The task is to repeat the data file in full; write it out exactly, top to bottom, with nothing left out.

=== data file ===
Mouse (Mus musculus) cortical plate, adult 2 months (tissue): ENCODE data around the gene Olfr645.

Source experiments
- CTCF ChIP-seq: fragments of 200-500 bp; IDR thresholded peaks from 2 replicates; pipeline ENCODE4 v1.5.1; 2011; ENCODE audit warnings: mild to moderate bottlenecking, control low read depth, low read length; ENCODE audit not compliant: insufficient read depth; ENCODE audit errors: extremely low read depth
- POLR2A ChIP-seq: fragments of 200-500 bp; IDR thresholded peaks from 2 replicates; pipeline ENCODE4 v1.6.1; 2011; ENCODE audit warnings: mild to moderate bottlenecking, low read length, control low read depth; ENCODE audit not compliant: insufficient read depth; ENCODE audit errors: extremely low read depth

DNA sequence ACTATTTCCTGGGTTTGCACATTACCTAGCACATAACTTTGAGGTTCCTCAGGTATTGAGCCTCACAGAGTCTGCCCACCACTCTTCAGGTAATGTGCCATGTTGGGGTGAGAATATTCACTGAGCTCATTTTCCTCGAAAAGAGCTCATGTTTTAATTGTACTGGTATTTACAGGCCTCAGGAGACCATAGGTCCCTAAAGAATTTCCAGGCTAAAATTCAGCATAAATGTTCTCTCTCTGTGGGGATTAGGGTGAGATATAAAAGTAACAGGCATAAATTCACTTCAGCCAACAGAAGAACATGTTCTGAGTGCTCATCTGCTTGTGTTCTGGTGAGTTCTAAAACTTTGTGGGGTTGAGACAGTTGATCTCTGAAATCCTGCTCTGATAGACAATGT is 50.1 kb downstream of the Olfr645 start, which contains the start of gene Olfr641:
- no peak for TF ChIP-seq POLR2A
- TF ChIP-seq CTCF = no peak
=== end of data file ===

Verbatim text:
Mouse (Mus musculus) cortical plate, adult 2 months (tissue): ENCODE data around the gene Olfr645.

Source experiments
- CTCF ChIP-seq: fragments of 200-500 bp; IDR thresholded peaks from 2 replicates; pipeline ENCODE4 v1.5.1; 2011; ENCODE audit warnings: mild to moderate bottlenecking, control low read depth, low read length; ENCODE audit not compliant: insufficient read depth; ENCODE audit errors: extremely low read depth
- POLR2A ChIP-seq: fragments of 200-500 bp; IDR thresholded peaks from 2 replicates; pipeline ENCODE4 v1.6.1; 2011; ENCODE audit warnings: mild to moderate bottlenecking, low read length, control low read depth; ENCODE audit not compliant: insufficient read depth; ENCODE audit errors: extremely low read depth

DNA sequence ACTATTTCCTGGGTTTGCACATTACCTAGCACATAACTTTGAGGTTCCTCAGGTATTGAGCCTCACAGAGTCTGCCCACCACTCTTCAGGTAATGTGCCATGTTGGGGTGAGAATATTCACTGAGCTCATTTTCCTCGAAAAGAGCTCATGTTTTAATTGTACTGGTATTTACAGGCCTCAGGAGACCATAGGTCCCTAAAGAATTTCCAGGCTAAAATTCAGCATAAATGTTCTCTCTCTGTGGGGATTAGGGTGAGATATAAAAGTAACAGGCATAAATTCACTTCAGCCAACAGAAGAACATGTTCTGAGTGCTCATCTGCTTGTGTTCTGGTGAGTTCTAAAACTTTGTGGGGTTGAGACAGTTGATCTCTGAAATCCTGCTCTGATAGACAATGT is 50.1 kb downstream of the Olfr645 start, which contains the start of gene Olfr641:
- no peak for TF ChIP-seq POLR2A
- TF ChIP-seq CTCF = no peak